In recent months, I have come to discover that I'm really not that important and I'm okay with that.
For the first time in nearly ten years I am unplugged, cell phoneless. I have lost the ablity to IM, Mobile Tweet and network socially on the fly. I can now have full conversations with actual live people without being interrupted by the constant buzz or chirp of an incoming text. I can get through a meal, movie or trip to the bathroom without the nagging ringtone of someone calling just to ask "what's up?" and best of all I can actually, truly be alone if I want to.
The decision to not renew my cell contract was made rather flippantly. Since going small town I hardly ever used it and felt like it was no big deal to let that unnecessary monthly expense go... that's what I thought until I didn't have it anymore. The first weekend I went into the city without having my phone I felt naked and very hick. I mean really, everyone has a cell phone, right?
I remember walking through the mall, watching people chat and tweet and text and I felt left out. I had phone envy. As I sat on a bench outside a store, waiting for Mr. Awesome and the kids to find me (okay, I might have been hiding from them) I watched people trip over and ignore each other, nearly walk into poles and garbage cans and lose track of where they were because they were focused on their phones. No one actually looked at each other, and it was clear that very few people were present in the moment, they were distracted by whatever mail, text or status update was streaming at them via their phone.
It was fascinating to watch, especially when I realised that this was the first time in a long time that I people watched. When I had my phone I was one of 'those people' who was constantly updating and tweeting. I was the one who was rarely fully engaged in where I was and who I was with. I was a Berry-a-holic, that was my mobile device of choice.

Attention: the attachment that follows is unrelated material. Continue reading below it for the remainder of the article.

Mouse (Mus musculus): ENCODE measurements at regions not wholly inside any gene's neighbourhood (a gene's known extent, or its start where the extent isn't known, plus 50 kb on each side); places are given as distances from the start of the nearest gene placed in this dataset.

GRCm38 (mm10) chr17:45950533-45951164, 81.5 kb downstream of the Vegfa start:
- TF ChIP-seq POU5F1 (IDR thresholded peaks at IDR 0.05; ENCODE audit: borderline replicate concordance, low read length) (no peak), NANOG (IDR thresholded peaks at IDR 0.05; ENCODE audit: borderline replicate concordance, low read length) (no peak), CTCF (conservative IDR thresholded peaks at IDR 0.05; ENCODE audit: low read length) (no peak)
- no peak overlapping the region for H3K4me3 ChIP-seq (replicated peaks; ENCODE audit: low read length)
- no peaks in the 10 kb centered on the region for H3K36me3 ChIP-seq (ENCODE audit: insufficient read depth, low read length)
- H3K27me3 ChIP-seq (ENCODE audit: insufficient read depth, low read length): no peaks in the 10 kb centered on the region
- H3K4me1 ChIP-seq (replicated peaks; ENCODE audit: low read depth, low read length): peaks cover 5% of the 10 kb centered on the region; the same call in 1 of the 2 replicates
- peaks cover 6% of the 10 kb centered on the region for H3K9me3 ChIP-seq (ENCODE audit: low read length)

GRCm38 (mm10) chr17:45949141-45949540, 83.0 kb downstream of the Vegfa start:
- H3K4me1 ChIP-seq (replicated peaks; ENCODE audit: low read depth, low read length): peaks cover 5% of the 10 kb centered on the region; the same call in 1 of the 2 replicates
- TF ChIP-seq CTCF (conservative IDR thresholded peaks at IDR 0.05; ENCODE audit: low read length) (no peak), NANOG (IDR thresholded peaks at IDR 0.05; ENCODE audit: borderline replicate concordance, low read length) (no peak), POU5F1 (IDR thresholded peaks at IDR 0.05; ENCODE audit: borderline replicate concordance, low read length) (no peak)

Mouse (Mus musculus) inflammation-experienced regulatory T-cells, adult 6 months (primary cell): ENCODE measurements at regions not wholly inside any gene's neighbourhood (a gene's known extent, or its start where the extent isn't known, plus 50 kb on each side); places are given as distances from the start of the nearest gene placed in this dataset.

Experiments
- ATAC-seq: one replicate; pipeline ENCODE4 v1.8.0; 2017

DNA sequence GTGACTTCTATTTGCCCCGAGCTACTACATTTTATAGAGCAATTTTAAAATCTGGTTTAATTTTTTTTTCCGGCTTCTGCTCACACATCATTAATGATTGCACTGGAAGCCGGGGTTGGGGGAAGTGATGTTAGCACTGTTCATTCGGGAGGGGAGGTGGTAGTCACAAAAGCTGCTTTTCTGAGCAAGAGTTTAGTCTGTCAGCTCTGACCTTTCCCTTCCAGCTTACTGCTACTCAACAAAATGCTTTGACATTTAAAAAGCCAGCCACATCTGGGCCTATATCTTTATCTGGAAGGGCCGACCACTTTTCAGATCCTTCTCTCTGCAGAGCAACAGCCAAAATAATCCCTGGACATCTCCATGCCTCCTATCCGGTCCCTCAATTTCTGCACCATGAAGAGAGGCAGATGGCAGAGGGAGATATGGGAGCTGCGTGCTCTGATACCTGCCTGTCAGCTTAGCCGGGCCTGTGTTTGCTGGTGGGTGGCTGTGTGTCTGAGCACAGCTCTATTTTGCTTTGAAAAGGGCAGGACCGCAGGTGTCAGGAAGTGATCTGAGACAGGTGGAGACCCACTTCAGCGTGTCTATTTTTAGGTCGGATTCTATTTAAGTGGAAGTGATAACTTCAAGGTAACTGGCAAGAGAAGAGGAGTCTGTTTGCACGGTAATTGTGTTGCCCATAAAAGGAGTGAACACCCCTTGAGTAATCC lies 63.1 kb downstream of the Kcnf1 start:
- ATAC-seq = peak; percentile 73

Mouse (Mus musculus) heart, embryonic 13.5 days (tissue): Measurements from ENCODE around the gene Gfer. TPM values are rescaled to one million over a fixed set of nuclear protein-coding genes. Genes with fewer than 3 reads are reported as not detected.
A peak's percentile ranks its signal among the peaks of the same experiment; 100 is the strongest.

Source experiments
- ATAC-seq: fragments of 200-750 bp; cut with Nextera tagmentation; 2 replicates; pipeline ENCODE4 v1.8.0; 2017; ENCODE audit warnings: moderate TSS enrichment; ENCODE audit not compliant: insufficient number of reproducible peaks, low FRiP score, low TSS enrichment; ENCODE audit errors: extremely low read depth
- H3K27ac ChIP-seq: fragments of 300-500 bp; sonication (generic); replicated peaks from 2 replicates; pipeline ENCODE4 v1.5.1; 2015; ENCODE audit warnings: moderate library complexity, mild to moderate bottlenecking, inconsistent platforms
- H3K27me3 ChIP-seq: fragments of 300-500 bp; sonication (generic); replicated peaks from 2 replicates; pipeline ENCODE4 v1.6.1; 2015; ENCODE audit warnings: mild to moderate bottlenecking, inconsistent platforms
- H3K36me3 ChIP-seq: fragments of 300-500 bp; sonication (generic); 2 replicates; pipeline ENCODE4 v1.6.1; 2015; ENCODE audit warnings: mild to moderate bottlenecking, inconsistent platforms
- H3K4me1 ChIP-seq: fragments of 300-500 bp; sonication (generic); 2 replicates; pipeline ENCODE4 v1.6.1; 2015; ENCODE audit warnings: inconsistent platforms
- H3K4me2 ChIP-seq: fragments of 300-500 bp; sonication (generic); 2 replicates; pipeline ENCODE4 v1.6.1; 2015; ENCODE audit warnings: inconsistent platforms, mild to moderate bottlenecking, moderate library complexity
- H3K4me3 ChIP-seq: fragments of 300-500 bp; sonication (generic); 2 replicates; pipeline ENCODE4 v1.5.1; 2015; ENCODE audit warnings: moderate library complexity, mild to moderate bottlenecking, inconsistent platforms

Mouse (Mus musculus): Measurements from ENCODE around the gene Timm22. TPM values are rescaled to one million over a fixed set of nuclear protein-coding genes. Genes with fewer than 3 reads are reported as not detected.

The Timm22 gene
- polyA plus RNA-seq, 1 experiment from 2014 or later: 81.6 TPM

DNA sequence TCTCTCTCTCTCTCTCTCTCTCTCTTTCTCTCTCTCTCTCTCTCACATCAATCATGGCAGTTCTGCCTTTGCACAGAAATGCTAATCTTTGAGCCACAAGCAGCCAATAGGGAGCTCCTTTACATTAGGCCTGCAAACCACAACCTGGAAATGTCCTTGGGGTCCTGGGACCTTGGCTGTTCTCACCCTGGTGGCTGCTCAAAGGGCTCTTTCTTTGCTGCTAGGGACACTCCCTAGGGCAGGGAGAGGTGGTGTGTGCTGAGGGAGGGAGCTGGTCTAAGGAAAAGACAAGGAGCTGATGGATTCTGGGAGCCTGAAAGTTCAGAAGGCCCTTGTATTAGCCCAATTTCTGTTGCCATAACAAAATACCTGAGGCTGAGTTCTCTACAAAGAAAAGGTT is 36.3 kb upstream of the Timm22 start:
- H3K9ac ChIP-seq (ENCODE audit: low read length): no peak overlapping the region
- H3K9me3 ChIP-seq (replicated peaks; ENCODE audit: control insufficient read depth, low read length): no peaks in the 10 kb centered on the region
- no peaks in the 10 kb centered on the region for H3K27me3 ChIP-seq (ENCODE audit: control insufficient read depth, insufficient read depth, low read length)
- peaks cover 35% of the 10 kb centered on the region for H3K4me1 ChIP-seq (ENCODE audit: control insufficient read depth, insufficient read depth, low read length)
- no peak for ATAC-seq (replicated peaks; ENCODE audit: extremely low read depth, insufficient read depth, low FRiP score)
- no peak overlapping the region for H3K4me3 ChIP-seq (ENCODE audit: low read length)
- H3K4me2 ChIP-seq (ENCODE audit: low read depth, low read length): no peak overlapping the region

In that moment in the mall, and a thousand times since, I felt liberated. I was techno-free. I was a person again! Seriously, other than missing texting with a pal of mine, I haven't felt deprived or disconnected. In fact, I have felt more connected with the people I am with, more engaged in the moments I am living. All those emails and instant messages I was obsessing over were never realy that important. There was not one message I can ever remember receiving that could not, and often should not, have waited until I checked my emails at home or voice messages on my land line. It was all just noise that added to the chaos and exhaustion that had become my life. For me, for where I am in life right now, being unplugged was the greatest gift I could have ever given myself.
I know unplugging isn't possile for eveyone but just try switching off your data for a day, leaving your phone in the car while you have a meal or go to a movie or putting it on silent (and vibrate is NOT the same as silent) while you're out with friends. Allow yourself to disconnect long enoug to connect with the life that's right in front of you again.
Progress might have been all right once, but it's gone on too long. ~Ogden Nash